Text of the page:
When to let your children loose on public servers
I reckon young children, under 11, shouldn’t be let loose on public servers. Keep to closed groups/ private servers with their friends from school, relatives or you. At this early stage of development we’re trying to nurture them in a safe environment and give them a healthy attitude towards games.
Even after 11 I’d be careful about letting them loose on their own in the online world. My 12yo nephew still plays Fortnite on single player or with friends due to not liking random players.
A note on single player games
There are plenty of great single player games to play. While they’re playing the game they can still chat to friends online. Especially good if they’re playing the same game.
Playing online with others
If you or your child play online games on public servers or join public forums there will come a time when you interact with others: they might have a great game and want to express this; spend 6 hours completing a bunch of quests with some good folks and want to add them as friends; someone might say something that they disagree with or something that angers them…
Here’s some tips to help you navigate your child through the social side of gaming:
If it’s negative then don’t bother
If someone says something nasty, belittles their efforts, criticises their methods of play then they need to let it go. Will it matter in an hour’s time? Nope. Will it matter in a week’s time? Nope. Remember, it’s just a game and played for enjoyment or escapism from the stresses of daily life.
The same goes if you find your child doing the above. If they are belittling others online then it’s probably time for them to take a break and time for you to chat to them…
Going down this path of negativity so early on is probably a sign of greater issues. At least you can identify this behaviour early and start addressing it (which is way beyond the scope of this site).
Don’t be quick to add friends
From personal experience I found that I ended up with a large list of people on my friends list that I don’t hear from or interact with after the initial honeymoon period. Also, you may find out very quickly that the person you’ve added has some hidden facets that you don’t want to be associated with…
Here are some questions your child should ask themselves and tips that may help them regarding online friends:
- Is the potential friend a similar age? For kids 11 and under I would be asking if you, as a parent, knows this other person. It’s best to stick to the people your child already knows.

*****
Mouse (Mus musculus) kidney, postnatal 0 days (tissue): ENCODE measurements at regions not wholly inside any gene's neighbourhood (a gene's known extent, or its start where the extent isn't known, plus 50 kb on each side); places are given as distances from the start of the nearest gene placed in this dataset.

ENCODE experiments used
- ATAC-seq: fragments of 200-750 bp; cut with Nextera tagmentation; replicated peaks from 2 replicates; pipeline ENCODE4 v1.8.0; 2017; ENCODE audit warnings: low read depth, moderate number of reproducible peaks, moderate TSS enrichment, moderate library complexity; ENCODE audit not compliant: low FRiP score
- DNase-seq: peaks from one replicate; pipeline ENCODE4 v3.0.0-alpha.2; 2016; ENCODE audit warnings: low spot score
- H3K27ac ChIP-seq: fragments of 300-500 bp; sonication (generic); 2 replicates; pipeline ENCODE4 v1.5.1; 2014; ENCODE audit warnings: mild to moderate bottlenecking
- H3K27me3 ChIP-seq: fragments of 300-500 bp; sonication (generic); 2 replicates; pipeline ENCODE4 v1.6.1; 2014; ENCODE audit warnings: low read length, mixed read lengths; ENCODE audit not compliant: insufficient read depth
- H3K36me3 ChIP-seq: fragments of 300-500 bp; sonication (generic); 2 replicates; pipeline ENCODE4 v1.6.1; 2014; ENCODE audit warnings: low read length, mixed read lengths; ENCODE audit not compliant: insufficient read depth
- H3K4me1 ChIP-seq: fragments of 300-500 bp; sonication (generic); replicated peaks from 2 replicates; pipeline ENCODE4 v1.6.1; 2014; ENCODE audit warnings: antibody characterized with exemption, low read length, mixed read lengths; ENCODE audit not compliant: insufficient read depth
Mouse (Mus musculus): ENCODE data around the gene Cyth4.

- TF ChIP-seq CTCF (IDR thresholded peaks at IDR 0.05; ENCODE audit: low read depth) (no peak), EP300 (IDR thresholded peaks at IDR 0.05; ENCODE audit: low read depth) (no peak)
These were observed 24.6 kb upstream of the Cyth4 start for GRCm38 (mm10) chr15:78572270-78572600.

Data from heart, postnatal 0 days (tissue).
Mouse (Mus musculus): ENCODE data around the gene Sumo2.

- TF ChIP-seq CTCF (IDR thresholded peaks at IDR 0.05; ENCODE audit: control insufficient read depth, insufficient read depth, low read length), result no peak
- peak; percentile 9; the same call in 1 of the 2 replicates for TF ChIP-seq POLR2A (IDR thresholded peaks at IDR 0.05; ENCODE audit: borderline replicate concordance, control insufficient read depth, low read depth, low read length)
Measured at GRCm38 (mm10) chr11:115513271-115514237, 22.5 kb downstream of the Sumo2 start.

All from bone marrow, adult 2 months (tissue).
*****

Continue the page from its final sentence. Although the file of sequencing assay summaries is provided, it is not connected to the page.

- Manage friends. Most platforms that allow friend lists will have a delete, mute or block function.
- Don’t accept friend requests from people they haven’t talked to! Just because someone played a game with you doesn’t mean you add them. And if they didn’t communicate in game they probably won’t do so in the future.
Use voice communication wisely
Many players rely on hearing the slightest of sounds to give them an edge for their gameplay. Chatting about your day or not setting your microphone up properly is not going to go down well.
Many chat programs will have an option for ‘push to talk’. This means pressing a button to broadcast to the chat group and is excellent for managing what is said and when.
Don’t give away personal information
Minimise the personal information you share! Don’t say your exact age, instead give an age range e.g. teen, under 16, under 18, 20s, 30s, old git (my age range). Don’t ever give away a surname. Maybe consider giving your first name or nickname your friends call you by but only if you’ve known the person for some time.
No gaming devices in the bedroom
Don’t let your kids have any electric devices in their bedroom. This rule came from my brother in law and it works so well through its simplicity, phones stay downstairs along with everything else. This lessens the possibility of bad communication massively. It’s easy for you to keep an eye on your child’s behaviour/ reactions to messages.
The best and worst of gaming online
One of the things that makes internet gaming so great is the global scope of its players. I’ve met so many people from around the world: Norway, Germany, Saudi Arabia, Lithuania to mention a few. These are people that are on my friend list that I’ve had great times with – past tense as I have little time for gaming any more 🙁
I’ve written a post about the global gaming community: The diversity of the gaming community.
In gaming online there is nothing as annoying as a fellow player who is an arse. I’ve met every single kind of idiot in my gaming life. From pure shouty hatred idiot to insipid comments about my aim statistics being below par idiot… When you’re happily playing your game, ignoring the stresses of daily existence, having someone stick a spanner in the works is a jolt to the system.
Learning how to deal with idiots is something your child will have to do in real life and online.
Unlike real life, most games with in-game communication will have a mute function, I reach for this the instant I’ve got my doubts about someone. Many games will also have a report function so you can report a player – then mute them… Other than that it’s a case of letting things go.